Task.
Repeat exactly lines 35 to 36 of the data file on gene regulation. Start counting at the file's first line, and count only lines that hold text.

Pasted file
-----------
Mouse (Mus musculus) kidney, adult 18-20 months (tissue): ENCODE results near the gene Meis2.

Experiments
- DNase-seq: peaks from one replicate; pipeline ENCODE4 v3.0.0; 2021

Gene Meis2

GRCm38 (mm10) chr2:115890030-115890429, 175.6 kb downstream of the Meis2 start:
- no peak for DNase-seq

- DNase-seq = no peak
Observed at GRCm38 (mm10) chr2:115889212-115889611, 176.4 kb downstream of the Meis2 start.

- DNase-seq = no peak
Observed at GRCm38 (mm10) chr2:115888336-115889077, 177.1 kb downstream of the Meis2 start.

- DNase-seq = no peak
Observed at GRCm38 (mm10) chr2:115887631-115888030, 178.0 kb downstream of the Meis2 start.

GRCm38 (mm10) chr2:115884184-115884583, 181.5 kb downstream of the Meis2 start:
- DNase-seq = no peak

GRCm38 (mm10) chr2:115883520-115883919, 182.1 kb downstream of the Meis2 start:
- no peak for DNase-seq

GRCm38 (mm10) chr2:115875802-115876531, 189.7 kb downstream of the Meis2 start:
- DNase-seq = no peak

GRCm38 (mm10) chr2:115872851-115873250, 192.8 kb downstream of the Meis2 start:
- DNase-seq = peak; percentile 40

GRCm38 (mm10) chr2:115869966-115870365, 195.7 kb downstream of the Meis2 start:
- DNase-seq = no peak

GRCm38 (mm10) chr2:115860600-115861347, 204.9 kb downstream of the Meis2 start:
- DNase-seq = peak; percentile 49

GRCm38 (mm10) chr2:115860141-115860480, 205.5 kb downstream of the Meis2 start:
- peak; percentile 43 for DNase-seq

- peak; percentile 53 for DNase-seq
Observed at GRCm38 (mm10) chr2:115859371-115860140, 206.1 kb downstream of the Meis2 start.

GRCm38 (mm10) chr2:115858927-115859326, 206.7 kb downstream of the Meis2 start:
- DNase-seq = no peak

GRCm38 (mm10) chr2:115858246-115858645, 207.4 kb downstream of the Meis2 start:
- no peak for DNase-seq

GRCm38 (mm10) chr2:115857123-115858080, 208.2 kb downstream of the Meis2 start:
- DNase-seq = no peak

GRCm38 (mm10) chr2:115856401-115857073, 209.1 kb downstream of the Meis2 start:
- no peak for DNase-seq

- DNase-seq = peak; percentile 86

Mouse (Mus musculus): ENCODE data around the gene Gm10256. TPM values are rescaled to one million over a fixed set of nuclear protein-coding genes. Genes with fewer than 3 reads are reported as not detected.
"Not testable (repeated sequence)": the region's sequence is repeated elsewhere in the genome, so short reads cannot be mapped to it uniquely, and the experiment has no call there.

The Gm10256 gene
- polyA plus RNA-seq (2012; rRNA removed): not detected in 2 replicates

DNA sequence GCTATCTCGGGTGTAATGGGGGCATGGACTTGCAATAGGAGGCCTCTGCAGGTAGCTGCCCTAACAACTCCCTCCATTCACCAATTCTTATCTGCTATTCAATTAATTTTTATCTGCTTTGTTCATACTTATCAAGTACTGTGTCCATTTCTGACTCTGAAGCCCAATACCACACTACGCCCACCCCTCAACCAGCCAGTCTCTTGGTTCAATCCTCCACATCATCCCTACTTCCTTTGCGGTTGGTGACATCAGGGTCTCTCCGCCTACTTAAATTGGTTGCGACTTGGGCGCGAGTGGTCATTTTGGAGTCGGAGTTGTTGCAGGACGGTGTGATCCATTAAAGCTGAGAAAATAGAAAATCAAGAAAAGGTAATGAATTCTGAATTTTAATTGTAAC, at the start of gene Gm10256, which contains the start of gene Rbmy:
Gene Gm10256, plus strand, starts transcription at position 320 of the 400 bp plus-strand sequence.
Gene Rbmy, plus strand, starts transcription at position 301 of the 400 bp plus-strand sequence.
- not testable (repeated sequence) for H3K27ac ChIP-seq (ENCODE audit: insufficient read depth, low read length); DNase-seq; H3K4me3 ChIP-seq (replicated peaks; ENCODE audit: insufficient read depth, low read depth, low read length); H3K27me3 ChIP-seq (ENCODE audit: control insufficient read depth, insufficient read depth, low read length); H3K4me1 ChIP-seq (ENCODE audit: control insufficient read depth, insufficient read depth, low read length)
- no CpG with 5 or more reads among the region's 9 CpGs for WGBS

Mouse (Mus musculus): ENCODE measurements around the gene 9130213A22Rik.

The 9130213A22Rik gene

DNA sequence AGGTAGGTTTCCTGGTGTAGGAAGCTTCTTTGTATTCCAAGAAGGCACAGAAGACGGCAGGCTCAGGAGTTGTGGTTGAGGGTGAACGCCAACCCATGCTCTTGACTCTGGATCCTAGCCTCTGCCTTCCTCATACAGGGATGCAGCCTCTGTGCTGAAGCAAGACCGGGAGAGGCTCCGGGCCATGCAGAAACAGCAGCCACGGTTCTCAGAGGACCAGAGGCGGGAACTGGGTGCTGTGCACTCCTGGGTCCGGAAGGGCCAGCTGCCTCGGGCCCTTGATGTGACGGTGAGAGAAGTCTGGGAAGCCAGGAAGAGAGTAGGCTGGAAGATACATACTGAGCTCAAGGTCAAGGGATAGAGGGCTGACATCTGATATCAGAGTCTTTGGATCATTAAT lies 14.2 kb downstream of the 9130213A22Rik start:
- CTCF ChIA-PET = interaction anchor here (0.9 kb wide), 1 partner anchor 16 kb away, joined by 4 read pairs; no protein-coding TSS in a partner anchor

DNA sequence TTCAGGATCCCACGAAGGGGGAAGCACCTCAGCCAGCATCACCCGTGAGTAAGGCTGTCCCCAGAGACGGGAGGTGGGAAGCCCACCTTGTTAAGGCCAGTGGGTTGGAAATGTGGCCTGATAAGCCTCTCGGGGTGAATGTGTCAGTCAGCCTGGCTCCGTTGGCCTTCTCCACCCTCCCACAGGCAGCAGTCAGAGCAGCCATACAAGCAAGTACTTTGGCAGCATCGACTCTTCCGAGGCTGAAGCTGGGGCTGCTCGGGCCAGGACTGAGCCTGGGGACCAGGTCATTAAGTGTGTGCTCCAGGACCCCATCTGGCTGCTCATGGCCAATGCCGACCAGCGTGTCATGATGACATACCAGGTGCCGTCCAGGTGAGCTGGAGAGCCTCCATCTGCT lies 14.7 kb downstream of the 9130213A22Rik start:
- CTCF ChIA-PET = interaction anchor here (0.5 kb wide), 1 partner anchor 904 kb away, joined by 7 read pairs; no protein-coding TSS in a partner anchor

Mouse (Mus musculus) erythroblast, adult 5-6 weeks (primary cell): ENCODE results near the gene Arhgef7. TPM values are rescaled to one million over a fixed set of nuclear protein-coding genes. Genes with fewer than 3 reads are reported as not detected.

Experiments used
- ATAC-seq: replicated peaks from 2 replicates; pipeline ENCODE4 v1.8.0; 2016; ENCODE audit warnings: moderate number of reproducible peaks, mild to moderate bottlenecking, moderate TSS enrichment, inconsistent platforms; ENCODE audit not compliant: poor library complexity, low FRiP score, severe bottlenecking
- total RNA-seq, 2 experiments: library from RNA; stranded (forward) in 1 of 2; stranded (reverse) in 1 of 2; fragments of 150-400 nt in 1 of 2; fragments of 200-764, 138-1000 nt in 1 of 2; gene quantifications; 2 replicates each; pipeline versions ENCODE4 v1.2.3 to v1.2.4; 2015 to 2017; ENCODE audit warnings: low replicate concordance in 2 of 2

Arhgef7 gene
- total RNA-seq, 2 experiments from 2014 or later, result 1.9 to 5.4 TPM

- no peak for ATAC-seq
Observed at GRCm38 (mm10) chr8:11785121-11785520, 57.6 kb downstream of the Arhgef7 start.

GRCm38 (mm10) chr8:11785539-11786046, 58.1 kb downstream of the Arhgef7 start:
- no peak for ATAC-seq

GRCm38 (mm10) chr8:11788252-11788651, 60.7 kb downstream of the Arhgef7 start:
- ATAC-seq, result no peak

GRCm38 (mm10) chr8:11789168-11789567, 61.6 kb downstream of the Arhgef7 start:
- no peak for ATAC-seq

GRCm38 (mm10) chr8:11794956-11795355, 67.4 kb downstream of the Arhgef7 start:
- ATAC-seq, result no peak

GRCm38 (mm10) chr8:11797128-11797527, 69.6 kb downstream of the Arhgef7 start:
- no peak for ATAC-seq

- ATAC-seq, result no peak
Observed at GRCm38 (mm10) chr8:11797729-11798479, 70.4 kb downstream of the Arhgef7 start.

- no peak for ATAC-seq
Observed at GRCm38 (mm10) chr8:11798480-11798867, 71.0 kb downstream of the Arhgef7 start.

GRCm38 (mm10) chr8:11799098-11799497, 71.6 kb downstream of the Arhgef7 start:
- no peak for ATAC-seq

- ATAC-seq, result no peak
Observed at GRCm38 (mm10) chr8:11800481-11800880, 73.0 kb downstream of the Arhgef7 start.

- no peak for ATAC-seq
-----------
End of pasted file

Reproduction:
GRCm38 (mm10) chr2:115856401-115857073, 209.1 kb downstream of the Meis2 start:
- no peak for DNase-seq